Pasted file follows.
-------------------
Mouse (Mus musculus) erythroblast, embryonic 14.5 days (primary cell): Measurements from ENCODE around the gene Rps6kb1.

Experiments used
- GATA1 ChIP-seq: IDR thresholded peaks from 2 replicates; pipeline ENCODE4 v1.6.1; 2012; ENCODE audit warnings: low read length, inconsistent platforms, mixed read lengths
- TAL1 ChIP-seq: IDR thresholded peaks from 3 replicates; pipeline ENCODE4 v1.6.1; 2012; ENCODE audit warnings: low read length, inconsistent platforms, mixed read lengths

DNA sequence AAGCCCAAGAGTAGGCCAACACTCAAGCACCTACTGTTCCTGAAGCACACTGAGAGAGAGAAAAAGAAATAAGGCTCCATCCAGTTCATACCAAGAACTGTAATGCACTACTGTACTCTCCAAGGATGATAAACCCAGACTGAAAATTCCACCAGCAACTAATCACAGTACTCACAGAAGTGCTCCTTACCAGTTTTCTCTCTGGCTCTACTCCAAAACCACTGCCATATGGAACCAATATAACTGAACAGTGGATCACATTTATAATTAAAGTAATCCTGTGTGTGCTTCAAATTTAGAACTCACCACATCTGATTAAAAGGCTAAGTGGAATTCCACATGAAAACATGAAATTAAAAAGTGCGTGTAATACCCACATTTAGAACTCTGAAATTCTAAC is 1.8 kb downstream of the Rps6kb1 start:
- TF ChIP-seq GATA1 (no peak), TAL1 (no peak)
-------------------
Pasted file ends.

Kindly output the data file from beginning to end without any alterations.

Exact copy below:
Mouse (Mus musculus) erythroblast, embryonic 14.5 days (primary cell): Measurements from ENCODE around the gene Rps6kb1.

Experiments used
- GATA1 ChIP-seq: IDR thresholded peaks from 2 replicates; pipeline ENCODE4 v1.6.1; 2012; ENCODE audit warnings: low read length, inconsistent platforms, mixed read lengths
- TAL1 ChIP-seq: IDR thresholded peaks from 3 replicates; pipeline ENCODE4 v1.6.1; 2012; ENCODE audit warnings: low read length, inconsistent platforms, mixed read lengths

DNA sequence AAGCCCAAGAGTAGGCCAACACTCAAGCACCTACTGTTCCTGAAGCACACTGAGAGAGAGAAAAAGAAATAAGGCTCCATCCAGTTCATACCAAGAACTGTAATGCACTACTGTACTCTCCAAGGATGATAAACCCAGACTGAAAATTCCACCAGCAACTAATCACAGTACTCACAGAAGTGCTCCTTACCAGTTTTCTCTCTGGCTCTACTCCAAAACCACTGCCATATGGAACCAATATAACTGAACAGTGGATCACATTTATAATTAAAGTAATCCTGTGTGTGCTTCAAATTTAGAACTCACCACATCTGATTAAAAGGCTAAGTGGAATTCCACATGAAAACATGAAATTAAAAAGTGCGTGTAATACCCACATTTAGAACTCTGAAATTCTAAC is 1.8 kb downstream of the Rps6kb1 start:
- TF ChIP-seq GATA1 (no peak), TAL1 (no peak)